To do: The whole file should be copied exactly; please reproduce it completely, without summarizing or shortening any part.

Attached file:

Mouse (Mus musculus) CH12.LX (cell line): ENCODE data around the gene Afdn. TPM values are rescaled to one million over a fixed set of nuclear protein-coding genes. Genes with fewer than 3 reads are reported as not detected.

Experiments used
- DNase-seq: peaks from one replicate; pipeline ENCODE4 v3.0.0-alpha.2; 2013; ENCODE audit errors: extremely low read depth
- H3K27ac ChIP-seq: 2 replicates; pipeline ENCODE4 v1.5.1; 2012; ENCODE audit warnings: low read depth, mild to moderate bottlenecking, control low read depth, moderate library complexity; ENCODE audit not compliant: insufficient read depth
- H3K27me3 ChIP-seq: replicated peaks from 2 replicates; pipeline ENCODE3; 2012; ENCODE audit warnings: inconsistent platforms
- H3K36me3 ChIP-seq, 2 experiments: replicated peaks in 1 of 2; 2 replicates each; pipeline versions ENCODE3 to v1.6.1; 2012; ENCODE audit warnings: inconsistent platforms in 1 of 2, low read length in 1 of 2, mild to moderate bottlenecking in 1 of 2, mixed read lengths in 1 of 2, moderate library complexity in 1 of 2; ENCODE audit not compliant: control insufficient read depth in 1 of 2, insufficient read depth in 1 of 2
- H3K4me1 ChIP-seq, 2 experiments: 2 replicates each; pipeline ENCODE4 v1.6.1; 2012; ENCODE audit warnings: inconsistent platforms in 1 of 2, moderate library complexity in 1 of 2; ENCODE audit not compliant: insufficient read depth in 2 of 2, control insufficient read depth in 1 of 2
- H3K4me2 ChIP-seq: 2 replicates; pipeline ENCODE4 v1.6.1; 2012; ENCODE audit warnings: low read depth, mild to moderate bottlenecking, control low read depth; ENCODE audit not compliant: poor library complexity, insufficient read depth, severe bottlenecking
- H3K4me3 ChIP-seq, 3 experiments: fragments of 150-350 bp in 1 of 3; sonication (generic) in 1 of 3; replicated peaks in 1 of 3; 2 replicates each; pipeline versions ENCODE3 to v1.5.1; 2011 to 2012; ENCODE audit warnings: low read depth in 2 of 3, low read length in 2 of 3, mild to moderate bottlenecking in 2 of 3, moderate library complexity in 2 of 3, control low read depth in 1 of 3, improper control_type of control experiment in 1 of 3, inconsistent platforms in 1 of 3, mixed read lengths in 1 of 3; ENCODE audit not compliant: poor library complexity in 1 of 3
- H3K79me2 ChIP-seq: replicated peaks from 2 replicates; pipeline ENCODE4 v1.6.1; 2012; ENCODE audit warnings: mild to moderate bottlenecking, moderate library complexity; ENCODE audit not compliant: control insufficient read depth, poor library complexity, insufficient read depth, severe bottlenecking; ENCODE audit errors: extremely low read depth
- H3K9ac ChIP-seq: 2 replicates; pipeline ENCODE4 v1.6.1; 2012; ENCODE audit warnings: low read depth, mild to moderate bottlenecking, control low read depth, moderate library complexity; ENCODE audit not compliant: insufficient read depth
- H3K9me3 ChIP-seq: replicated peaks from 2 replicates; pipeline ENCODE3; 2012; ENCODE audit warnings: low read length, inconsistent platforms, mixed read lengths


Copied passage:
Mouse (Mus musculus) CH12.LX (cell line): ENCODE data around the gene Afdn. TPM values are rescaled to one million over a fixed set of nuclear protein-coding genes. Genes with fewer than 3 reads are reported as not detected.

Experiments used
- DNase-seq: peaks from one replicate; pipeline ENCODE4 v3.0.0-alpha.2; 2013; ENCODE audit errors: extremely low read depth
- H3K27ac ChIP-seq: 2 replicates; pipeline ENCODE4 v1.5.1; 2012; ENCODE audit warnings: low read depth, mild to moderate bottlenecking, control low read depth, moderate library complexity; ENCODE audit not compliant: insufficient read depth
- H3K27me3 ChIP-seq: replicated peaks from 2 replicates; pipeline ENCODE3; 2012; ENCODE audit warnings: inconsistent platforms
- H3K36me3 ChIP-seq, 2 experiments: replicated peaks in 1 of 2; 2 replicates each; pipeline versions ENCODE3 to v1.6.1; 2012; ENCODE audit warnings: inconsistent platforms in 1 of 2, low read length in 1 of 2, mild to moderate bottlenecking in 1 of 2, mixed read lengths in 1 of 2, moderate library complexity in 1 of 2; ENCODE audit not compliant: control insufficient read depth in 1 of 2, insufficient read depth in 1 of 2
- H3K4me1 ChIP-seq, 2 experiments: 2 replicates each; pipeline ENCODE4 v1.6.1; 2012; ENCODE audit warnings: inconsistent platforms in 1 of 2, moderate library complexity in 1 of 2; ENCODE audit not compliant: insufficient read depth in 2 of 2, control insufficient read depth in 1 of 2
- H3K4me2 ChIP-seq: 2 replicates; pipeline ENCODE4 v1.6.1; 2012; ENCODE audit warnings: low read depth, mild to moderate bottlenecking, control low read depth; ENCODE audit not compliant: poor library complexity, insufficient read depth, severe bottlenecking
- H3K4me3 ChIP-seq, 3 experiments: fragments of 150-350 bp in 1 of 3; sonication (generic) in 1 of 3; replicated peaks in 1 of 3; 2 replicates each; pipeline versions ENCODE3 to v1.5.1; 2011 to 2012; ENCODE audit warnings: low read depth in 2 of 3, low read length in 2 of 3, mild to moderate bottlenecking in 2 of 3, moderate library complexity in 2 of 3, control low read depth in 1 of 3, improper control_type of control experiment in 1 of 3, inconsistent platforms in 1 of 3, mixed read lengths in 1 of 3; ENCODE audit not compliant: poor library complexity in 1 of 3
- H3K79me2 ChIP-seq: replicated peaks from 2 replicates; pipeline ENCODE4 v1.6.1; 2012; ENCODE audit warnings: mild to moderate bottlenecking, moderate library complexity; ENCODE audit not compliant: control insufficient read depth, poor library complexity, insufficient read depth, severe bottlenecking; ENCODE audit errors: extremely low read depth
- H3K9ac ChIP-seq: 2 replicates; pipeline ENCODE4 v1.6.1; 2012; ENCODE audit warnings: low read depth, mild to moderate bottlenecking, control low read depth, moderate library complexity; ENCODE audit not compliant: insufficient read depth
- H3K9me3 ChIP-seq: replicated peaks from 2 replicates; pipeline ENCODE3; 2012; ENCODE audit warnings: low read length, inconsistent platforms, mixed read lengths